Acquire this Domain
You can acquire this site’s domain name! We have nurtured its online marketing value by systematically curating this site by the domain’s relevant keywords. Explore our content network – you can advertise on each or rent vs. buy the domain. | Skype: TLDtraders | +1 (475) BUY-NAME (289 – 6263). Thousands search by this site’s exact keyword domain name! Most are sent here because search engines often love the keyword. This domain can be your 24/7 lead generator! If you own it, you could capture a large amount of online traffic for your niche. Stop wasting money on ads. Instead, buy this domain to gain a long-term marketing asset. If you can’t afford to buy then you can rent the domain.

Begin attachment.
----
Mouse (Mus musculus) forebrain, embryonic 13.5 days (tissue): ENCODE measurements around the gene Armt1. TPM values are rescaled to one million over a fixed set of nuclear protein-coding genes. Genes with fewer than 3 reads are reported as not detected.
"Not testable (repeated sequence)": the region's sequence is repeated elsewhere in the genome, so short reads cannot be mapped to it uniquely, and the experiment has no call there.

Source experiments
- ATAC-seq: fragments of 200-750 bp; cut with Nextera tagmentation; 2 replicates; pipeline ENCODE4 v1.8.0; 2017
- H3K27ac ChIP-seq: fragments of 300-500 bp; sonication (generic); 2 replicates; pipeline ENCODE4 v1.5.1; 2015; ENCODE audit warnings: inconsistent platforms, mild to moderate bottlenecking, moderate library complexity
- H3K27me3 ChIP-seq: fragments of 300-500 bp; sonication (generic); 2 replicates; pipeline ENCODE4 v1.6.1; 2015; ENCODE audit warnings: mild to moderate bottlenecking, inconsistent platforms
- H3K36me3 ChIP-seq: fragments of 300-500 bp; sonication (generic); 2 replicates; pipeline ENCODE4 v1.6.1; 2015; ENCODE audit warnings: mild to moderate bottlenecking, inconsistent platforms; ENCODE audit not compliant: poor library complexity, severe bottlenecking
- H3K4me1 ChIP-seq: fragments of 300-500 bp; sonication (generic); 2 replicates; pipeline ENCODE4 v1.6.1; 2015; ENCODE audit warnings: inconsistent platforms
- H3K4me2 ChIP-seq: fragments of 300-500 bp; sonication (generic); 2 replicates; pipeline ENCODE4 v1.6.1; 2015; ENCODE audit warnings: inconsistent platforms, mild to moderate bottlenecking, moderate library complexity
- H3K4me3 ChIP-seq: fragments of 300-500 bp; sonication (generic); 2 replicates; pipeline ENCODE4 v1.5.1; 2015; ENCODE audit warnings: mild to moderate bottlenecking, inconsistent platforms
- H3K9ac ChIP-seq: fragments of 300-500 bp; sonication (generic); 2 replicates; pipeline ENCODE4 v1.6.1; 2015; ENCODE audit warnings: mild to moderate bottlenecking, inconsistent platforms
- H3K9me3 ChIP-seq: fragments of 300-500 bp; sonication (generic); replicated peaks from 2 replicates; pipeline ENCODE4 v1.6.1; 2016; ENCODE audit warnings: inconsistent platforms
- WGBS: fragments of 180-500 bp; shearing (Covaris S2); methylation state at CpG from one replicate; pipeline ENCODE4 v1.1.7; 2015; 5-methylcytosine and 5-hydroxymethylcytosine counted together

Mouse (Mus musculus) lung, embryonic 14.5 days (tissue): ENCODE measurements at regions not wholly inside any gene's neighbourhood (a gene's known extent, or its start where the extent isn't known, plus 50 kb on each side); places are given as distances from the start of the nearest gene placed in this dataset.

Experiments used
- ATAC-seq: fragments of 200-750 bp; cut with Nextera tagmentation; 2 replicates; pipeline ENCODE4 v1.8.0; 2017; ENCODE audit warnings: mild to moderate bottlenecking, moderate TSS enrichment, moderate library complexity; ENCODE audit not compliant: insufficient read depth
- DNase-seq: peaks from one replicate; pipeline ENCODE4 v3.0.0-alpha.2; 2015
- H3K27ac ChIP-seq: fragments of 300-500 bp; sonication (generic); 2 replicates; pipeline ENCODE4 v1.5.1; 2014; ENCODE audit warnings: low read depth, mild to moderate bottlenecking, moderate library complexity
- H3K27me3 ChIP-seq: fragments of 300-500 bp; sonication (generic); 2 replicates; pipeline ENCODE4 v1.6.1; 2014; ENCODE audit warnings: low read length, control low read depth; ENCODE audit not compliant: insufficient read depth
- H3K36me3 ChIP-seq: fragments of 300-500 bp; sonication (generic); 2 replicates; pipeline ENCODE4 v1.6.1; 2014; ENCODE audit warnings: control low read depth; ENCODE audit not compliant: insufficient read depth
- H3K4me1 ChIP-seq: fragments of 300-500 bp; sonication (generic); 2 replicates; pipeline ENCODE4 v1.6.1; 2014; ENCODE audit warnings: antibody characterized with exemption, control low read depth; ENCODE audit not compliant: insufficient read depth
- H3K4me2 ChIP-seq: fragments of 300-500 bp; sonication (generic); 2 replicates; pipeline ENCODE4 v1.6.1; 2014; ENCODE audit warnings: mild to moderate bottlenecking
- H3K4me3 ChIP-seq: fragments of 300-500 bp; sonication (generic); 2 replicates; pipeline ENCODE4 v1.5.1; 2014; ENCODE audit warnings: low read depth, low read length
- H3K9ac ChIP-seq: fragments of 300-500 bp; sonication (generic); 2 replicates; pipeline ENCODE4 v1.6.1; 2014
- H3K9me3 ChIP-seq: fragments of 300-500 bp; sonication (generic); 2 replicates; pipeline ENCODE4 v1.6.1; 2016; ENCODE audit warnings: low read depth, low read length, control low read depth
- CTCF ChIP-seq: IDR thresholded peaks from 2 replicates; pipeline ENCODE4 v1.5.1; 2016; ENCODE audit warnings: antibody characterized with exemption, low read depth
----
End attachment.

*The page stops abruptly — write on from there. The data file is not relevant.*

About Us
We are Internet Investors, Developers, and Incubators- operating a content network of several thousand sites while federating 20+ eCommerce and SaaS startups. With our proprietary “inverted incubation” model, we leverage a portfolio of $15M+ in valued domains to impact online trends, traffic, and transactions. We use robotic process automation, machine learning, and other proprietary approaches to power our content network. Discover our work!